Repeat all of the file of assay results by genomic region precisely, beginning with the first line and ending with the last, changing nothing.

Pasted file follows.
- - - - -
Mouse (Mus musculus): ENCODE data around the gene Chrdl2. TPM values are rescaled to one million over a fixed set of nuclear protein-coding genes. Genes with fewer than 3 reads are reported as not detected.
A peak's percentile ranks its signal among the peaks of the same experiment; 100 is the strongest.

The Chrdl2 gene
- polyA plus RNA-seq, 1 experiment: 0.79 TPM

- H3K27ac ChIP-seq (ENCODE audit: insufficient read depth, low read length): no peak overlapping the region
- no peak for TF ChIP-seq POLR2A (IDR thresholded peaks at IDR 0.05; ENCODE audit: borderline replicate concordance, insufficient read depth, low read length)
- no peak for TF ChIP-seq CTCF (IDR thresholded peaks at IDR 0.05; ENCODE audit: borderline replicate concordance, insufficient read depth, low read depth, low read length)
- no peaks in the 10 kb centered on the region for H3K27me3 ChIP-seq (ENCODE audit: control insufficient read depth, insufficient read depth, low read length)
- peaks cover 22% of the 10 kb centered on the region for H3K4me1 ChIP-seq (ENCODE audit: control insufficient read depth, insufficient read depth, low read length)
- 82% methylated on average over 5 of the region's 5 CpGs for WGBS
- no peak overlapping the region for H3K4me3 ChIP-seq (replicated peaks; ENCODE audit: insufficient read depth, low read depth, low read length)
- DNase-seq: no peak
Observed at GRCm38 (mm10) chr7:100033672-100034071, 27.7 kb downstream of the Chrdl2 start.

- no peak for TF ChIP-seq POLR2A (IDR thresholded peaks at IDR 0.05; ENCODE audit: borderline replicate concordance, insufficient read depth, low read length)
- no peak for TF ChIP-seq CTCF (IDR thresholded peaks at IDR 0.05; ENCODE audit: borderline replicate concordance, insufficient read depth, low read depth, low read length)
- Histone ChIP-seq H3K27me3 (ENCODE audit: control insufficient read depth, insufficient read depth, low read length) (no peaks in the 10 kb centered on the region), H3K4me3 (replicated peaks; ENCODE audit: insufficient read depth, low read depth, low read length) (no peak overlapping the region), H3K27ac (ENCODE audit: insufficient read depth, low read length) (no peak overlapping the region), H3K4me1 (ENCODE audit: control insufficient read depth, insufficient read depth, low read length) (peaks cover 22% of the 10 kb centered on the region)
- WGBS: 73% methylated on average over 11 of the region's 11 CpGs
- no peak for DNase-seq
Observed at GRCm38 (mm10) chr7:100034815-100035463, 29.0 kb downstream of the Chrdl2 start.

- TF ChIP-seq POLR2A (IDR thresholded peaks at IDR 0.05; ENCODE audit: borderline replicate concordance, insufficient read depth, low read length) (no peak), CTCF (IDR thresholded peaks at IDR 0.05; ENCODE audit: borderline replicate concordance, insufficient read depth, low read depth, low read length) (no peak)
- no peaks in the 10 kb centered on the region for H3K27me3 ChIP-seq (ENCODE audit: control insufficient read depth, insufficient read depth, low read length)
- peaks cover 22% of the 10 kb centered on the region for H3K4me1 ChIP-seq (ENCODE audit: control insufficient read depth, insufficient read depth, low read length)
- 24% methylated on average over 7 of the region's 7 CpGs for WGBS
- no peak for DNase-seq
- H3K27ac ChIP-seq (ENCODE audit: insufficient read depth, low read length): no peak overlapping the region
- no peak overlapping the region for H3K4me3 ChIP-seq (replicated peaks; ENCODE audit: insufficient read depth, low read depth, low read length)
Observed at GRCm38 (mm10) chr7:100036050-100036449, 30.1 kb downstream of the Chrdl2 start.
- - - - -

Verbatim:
Mouse (Mus musculus): ENCODE data around the gene Chrdl2. TPM values are rescaled to one million over a fixed set of nuclear protein-coding genes. Genes with fewer than 3 reads are reported as not detected.
A peak's percentile ranks its signal among the peaks of the same experiment; 100 is the strongest.

The Chrdl2 gene
- polyA plus RNA-seq, 1 experiment: 0.79 TPM

- H3K27ac ChIP-seq (ENCODE audit: insufficient read depth, low read length): no peak overlapping the region
- no peak for TF ChIP-seq POLR2A (IDR thresholded peaks at IDR 0.05; ENCODE audit: borderline replicate concordance, insufficient read depth, low read length)
- no peak for TF ChIP-seq CTCF (IDR thresholded peaks at IDR 0.05; ENCODE audit: borderline replicate concordance, insufficient read depth, low read depth, low read length)
- no peaks in the 10 kb centered on the region for H3K27me3 ChIP-seq (ENCODE audit: control insufficient read depth, insufficient read depth, low read length)
- peaks cover 22% of the 10 kb centered on the region for H3K4me1 ChIP-seq (ENCODE audit: control insufficient read depth, insufficient read depth, low read length)
- 82% methylated on average over 5 of the region's 5 CpGs for WGBS
- no peak overlapping the region for H3K4me3 ChIP-seq (replicated peaks; ENCODE audit: insufficient read depth, low read depth, low read length)
- DNase-seq: no peak
Observed at GRCm38 (mm10) chr7:100033672-100034071, 27.7 kb downstream of the Chrdl2 start.

- no peak for TF ChIP-seq POLR2A (IDR thresholded peaks at IDR 0.05; ENCODE audit: borderline replicate concordance, insufficient read depth, low read length)
- no peak for TF ChIP-seq CTCF (IDR thresholded peaks at IDR 0.05; ENCODE audit: borderline replicate concordance, insufficient read depth, low read depth, low read length)
- Histone ChIP-seq H3K27me3 (ENCODE audit: control insufficient read depth, insufficient read depth, low read length) (no peaks in the 10 kb centered on the region), H3K4me3 (replicated peaks; ENCODE audit: insufficient read depth, low read depth, low read length) (no peak overlapping the region), H3K27ac (ENCODE audit: insufficient read depth, low read length) (no peak overlapping the region), H3K4me1 (ENCODE audit: control insufficient read depth, insufficient read depth, low read length) (peaks cover 22% of the 10 kb centered on the region)
- WGBS: 73% methylated on average over 11 of the region's 11 CpGs
- no peak for DNase-seq
Observed at GRCm38 (mm10) chr7:100034815-100035463, 29.0 kb downstream of the Chrdl2 start.

- TF ChIP-seq POLR2A (IDR thresholded peaks at IDR 0.05; ENCODE audit: borderline replicate concordance, insufficient read depth, low read length) (no peak), CTCF (IDR thresholded peaks at IDR 0.05; ENCODE audit: borderline replicate concordance, insufficient read depth, low read depth, low read length) (no peak)
- no peaks in the 10 kb centered on the region for H3K27me3 ChIP-seq (ENCODE audit: control insufficient read depth, insufficient read depth, low read length)
- peaks cover 22% of the 10 kb centered on the region for H3K4me1 ChIP-seq (ENCODE audit: control insufficient read depth, insufficient read depth, low read length)
- 24% methylated on average over 7 of the region's 7 CpGs for WGBS
- no peak for DNase-seq
- H3K27ac ChIP-seq (ENCODE audit: insufficient read depth, low read length): no peak overlapping the region
- no peak overlapping the region for H3K4me3 ChIP-seq (replicated peaks; ENCODE audit: insufficient read depth, low read depth, low read length)
Observed at GRCm38 (mm10) chr7:100036050-100036449, 30.1 kb downstream of the Chrdl2 start.